LitFest Tour – Stories from the Regions: More Tales from The Golden Delta


River Sacrifice
By Deoridhe Quandry

The Third Handmaiden to the Left bowed low when the Pharaoh passed, her eyes lowered to the ground so to not grace even the edge of Hatshepsut’s slippered feet as she passed. When the echo of her steps vanished, she joined the other women in gathering up the thick mats of reeds, piling them up in a corner of the room so the room could be swept clean again, and then she was free! Most of the others were gathering in their small groups, chattering brightly; she joined their numbers long enough to be remembered, moving from group to group for plausible deniability, and vanished into a narrow fissure in the stone while everyone was looking somewhere else.

He was waiting by the shoreline, his boat pulled up and turned to resist the inexorable tide, the shadow of Bastet’s head concealing the expression on his face as the sun set across the sands. She felt his smile against her skin as she flung herself down from above, his arms wrapped around her hips, his face pressed against her stomach as he swung her in an arch and let her slide down his body, smothering her laugh in a kiss. It was several moments before anything passed between them but breath – and even then their voices were ragged with laughter and passion.

“I missed you.” said one voice.

“Today seemed to last forever,” replied the other.

“Will anyone miss you?” they asked together.

Off in the distance, the high pitched echo of a howl signaled the movement of jackels, hunting for prey in the cool of the night. In the wake of that cry, he pulled her toward the river, her delicate kalasiris already slipping from her shoulders to be left abandoned on the sandy shore. His shenti was even less of an impediment, shed with eagerness as both washed away the heat of the day, relaxing into the Nile and each other. In the darkness, their bodies and spirits became one and the river surged around them, bringing life to the desert once more.

In his cave nearby, Hapi, the Lord of the River Bringing Life, smiled.



Assignment: The Golden Delta
By Gwen Enchanted

The Amazing Catwoman:

Well, first of all, it’s too fucking sunny here. Delicate drow skin, even when expertly painted by one of the amazing women at 7 Deadly s{K}ins, is very delicate. I still can’t seem to change from my drow skin, probably thanks to Herself’s magic or something, is really not handling the sun and sand of this Golden Delta well. I hope they assign me someplace shady tomorrow.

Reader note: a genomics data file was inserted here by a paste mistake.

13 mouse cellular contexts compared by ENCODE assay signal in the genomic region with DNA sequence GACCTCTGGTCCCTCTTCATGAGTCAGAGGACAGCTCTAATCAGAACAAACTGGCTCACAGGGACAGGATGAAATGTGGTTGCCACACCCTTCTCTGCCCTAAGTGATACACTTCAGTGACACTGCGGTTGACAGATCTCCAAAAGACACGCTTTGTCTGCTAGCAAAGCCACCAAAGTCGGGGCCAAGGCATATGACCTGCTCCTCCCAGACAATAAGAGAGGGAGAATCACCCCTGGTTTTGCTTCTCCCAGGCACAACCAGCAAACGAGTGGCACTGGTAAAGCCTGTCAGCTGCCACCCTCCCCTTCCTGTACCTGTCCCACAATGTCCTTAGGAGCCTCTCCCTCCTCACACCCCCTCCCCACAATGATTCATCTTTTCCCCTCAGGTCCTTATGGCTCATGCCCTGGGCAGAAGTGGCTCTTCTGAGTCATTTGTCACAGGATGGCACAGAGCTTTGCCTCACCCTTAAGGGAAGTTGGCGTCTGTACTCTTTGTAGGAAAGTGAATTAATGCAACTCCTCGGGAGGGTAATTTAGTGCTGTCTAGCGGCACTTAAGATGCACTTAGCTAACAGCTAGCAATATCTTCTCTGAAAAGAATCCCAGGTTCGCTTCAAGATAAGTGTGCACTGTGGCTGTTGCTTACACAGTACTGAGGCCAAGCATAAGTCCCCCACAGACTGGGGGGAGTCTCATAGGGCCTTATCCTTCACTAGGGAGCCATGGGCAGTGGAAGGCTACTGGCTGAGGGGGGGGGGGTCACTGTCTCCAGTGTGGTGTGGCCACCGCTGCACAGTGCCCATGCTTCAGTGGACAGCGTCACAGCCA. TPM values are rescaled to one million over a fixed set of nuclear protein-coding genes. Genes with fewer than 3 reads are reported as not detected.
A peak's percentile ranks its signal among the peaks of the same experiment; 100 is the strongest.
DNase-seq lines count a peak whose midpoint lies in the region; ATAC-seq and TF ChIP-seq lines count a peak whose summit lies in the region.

The Realm seems amply protected by magic, so I don’t know why they need me here anyway. I haven’t been issued a staff yet, so I’m armed with only a dagger and a sharp tongue.

You can read more at:



The sculptor well those passions read
The start of a story by Saffia Widdershins

“There,” said Ink-tan, leaning back a little from his workbench.  “You see?”

Atnos-tan leaned forward, conscious of the stiffness of the new sandals on his feet, how the hessian robe scratched his neck and arms, and how the leather band, designed to hold his hair out of his eyes, was too tight and made his forehead sweat.

“Yes, Father,” he said obediently, but Ink-tan slapped his hand down on the wooden bench in sudden fury, making the sand fly up and Atnos-tan want to sneeze. He shrank back a little.

“Master,” growled his father. “In the workshop, I am your Master. Do you understand?”

“Yes Master,” he said obediently.

“Then watch,” his father-master said, and went back to rubbing the harsh brush of the fried kokan plant against the sandstone jar before him on the bench. Slowly, under his skilled hands, a pattern was emerging, and a face. When it was completed, it would be ready to hold the bones of a great nobleman who needed to make his final voyage to the afterlife in an urn with a recognisable face, for how else would the gods know his true worth?

Atnos shuffled from sandal to sandal but tried to do it quietly. When his Father had said he was now ready to serve in the workshop, he had imagined that he was be bringing home his first work to show his mother. Instead he had been told to stand and watch. The most exciting time of the day had been when he swept the floor clean of sand, and his father … master had said even that was not good enough and made him do it again.

Behind his father’s head, from this angle, was the frame of the solid stone door, with those curious symbols carved into them. He remembered when he was very small asking his father what those symbols meant.  But Ink-tan could not read.

Now Atnos-tan stared at the frame and at the blue patch of sky, and thought he could hear the shouts of Jokki and Lania, playing by the blue, blue water. Did they miss him? They had nearly finished the reed boat they had planned to take out on the river … would they wait for him before they set sail?  By the time his father closed the workshop it would be nearly supper time.

“Don’t sigh like that,” said his father. “You may ask me questions, you know.”

His sand-scored hands added pressure to the kokan, tracing what was becoming the line of a nostril. Despite himself, Atnos leaned in a little, intrigued. Yes … he could see the proud face, the harsh lines between nose and lip.

“Is he dying, father?” he asked.

There was a long pause. The brush swept to and fro, accentuating the line, making it almost a sneer.

“No,” said his father at last. “But great men prepare their monuments early, less they be forgotten.”



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